Art, interrupted
2 mins read

Art, interrupted

A plethora of DIY pages and positivity accounts have posted about being creative during the shock of coronavirus. New crafts, dances and entertainment opportunities are provided with every refresh of a social media page and through this pandemic, the world has been reminded of the necessity of artists.

Art is in the music we listen to while doing our in-home workouts. It’s in the Netflix shows we binge and on the covers of books we read. It’s the package design on our seventh snack of the day and we all become designers when we rearrange our room on a daily basis.

However, staying both creative and positive becomes particularly challenging when students do not have the resources available to complete their work. With the closure of traditional classes at USD, students have been separated from their artworks, instruments and stages. There is uncertainty as to not only when, but how classes will resume within fine arts.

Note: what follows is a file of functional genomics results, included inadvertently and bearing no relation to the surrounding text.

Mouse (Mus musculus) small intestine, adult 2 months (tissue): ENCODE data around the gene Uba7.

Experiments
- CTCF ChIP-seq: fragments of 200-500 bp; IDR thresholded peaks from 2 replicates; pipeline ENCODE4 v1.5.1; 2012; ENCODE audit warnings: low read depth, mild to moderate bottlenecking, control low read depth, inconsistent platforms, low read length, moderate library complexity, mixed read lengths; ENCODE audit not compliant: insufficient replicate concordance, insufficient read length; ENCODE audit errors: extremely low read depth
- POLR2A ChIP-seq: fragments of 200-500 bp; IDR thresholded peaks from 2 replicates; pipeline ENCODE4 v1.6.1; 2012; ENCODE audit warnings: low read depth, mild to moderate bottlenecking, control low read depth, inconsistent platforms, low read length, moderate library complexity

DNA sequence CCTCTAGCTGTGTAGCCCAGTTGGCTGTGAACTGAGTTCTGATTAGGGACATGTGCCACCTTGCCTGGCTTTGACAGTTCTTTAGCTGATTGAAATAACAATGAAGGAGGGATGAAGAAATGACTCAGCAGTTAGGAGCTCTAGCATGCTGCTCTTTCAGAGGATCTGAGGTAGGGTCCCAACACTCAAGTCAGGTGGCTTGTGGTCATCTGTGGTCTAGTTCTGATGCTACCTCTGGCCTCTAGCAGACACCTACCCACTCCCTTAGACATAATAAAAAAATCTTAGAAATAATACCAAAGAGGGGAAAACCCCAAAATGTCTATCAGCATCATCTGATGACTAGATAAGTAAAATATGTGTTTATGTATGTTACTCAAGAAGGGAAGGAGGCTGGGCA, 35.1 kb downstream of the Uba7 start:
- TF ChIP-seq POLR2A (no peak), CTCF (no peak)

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The simultaneous beauty and tragedy of art classes is that they require interaction, whether it’s interacting with the media of a studio art major, playing/singing/learning from other music majors, or the social interaction of theater performances. Each requires a level of interaction that we now find amiss.

As a graphic design major, I’m incredibly fortunate to have my work travel with me. Technology allows for my art to constantly be a few tapped keys and a click away, at all times. But many of my peers are not as fortunate. I have no doubt there are constant conversations occurring about the future of fine art students and our classes for this semester, yet I still ask that both the university and the readers of this article keep fine arts students in your thoughts as we all navigate this together.

I would like to also thank the Fine Art Faculty for their work through this pandemic; we all miss the FA and hope to be back with our studios, ensembles and casts.